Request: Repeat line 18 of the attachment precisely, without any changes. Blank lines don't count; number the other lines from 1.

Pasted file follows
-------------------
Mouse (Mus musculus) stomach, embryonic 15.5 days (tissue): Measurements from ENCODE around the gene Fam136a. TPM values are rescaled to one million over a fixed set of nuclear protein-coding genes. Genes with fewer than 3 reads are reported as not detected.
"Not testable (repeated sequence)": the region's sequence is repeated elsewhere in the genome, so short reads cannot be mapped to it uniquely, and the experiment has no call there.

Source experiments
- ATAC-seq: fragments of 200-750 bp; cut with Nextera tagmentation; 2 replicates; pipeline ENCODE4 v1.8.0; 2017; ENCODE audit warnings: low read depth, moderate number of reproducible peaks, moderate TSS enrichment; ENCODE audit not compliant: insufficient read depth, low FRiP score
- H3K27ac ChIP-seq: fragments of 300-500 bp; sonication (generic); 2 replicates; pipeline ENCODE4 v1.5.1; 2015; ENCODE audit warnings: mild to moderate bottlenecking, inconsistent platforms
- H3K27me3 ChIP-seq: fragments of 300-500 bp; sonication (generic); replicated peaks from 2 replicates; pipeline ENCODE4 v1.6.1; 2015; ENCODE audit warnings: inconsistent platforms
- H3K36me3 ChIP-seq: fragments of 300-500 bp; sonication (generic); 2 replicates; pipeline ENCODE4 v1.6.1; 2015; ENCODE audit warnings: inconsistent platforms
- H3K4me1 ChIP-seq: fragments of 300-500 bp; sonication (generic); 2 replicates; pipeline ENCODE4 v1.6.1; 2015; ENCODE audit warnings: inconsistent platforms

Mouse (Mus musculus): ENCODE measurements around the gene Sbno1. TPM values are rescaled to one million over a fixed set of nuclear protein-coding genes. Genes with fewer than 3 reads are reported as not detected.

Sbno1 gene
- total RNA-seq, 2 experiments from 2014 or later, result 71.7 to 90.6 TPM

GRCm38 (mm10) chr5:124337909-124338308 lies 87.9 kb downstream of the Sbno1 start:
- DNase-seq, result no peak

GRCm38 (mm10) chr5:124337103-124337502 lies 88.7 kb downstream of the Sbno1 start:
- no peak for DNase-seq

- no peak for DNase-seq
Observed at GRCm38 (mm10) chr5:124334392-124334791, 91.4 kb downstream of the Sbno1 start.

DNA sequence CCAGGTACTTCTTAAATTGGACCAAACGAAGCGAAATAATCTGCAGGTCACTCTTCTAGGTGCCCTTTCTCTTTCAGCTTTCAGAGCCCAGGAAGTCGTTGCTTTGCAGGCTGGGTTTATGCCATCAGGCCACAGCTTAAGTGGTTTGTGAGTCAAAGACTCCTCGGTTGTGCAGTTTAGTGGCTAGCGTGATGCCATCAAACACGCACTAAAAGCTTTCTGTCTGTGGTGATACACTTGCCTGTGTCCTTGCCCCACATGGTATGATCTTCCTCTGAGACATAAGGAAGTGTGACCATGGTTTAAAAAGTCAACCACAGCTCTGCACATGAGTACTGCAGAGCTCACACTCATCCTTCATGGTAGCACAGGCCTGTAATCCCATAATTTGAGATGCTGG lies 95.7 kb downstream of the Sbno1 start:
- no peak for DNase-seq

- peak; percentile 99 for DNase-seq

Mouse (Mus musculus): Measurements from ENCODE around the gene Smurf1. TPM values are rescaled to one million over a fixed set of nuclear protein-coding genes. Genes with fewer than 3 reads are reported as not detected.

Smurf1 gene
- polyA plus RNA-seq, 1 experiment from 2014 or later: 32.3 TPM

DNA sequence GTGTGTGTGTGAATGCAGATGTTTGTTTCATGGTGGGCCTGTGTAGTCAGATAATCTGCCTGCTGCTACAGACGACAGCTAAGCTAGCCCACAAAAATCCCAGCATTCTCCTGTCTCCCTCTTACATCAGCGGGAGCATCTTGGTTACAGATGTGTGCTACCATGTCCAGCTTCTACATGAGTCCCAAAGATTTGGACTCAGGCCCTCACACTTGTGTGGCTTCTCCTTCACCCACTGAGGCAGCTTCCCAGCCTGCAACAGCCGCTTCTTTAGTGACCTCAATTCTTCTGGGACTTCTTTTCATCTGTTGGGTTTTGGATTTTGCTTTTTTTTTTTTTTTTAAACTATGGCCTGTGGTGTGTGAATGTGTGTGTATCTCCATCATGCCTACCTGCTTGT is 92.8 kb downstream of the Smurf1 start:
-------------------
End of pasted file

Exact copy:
DNA sequence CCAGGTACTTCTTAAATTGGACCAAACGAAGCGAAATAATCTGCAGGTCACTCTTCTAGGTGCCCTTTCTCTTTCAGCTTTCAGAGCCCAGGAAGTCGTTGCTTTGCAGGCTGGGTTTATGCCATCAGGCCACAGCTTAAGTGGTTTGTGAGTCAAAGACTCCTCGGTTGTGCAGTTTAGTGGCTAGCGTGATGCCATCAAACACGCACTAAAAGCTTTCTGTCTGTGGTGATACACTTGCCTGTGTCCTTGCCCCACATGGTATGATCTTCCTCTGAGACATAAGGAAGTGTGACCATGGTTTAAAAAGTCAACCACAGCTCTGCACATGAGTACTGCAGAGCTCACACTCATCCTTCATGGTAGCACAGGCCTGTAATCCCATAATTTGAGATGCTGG lies 95.7 kb downstream of the Sbno1 start: